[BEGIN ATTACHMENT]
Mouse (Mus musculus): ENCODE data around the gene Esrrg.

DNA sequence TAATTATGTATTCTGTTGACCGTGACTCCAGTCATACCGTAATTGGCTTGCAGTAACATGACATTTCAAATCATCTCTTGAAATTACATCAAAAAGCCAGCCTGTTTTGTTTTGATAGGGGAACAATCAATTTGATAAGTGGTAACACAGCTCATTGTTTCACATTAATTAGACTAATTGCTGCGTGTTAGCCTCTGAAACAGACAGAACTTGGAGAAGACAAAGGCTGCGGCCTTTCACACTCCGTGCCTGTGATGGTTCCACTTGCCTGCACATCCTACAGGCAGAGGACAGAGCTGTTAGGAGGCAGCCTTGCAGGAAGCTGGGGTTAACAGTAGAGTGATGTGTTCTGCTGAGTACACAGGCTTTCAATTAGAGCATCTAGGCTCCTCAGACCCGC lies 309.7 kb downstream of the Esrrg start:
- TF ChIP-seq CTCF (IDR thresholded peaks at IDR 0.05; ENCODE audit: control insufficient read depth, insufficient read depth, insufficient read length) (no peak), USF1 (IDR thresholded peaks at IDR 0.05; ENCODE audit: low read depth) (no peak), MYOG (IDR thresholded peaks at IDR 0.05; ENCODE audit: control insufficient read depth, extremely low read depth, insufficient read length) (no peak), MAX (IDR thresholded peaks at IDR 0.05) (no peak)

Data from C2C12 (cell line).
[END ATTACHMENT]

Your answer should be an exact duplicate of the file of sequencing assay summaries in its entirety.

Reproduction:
Mouse (Mus musculus): ENCODE data around the gene Esrrg.

DNA sequence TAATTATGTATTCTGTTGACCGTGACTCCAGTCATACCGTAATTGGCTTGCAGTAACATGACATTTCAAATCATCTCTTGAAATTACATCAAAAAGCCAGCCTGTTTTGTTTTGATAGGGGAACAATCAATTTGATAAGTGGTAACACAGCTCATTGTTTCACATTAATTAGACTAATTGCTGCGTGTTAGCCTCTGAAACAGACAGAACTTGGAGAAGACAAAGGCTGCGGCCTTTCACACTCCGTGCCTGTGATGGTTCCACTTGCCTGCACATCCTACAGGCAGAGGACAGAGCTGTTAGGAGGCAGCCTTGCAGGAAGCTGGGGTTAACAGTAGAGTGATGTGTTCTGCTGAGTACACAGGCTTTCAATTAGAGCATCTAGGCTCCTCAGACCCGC lies 309.7 kb downstream of the Esrrg start:
- TF ChIP-seq CTCF (IDR thresholded peaks at IDR 0.05; ENCODE audit: control insufficient read depth, insufficient read depth, insufficient read length) (no peak), USF1 (IDR thresholded peaks at IDR 0.05; ENCODE audit: low read depth) (no peak), MYOG (IDR thresholded peaks at IDR 0.05; ENCODE audit: control insufficient read depth, extremely low read depth, insufficient read length) (no peak), MAX (IDR thresholded peaks at IDR 0.05) (no peak)

Data from C2C12 (cell line).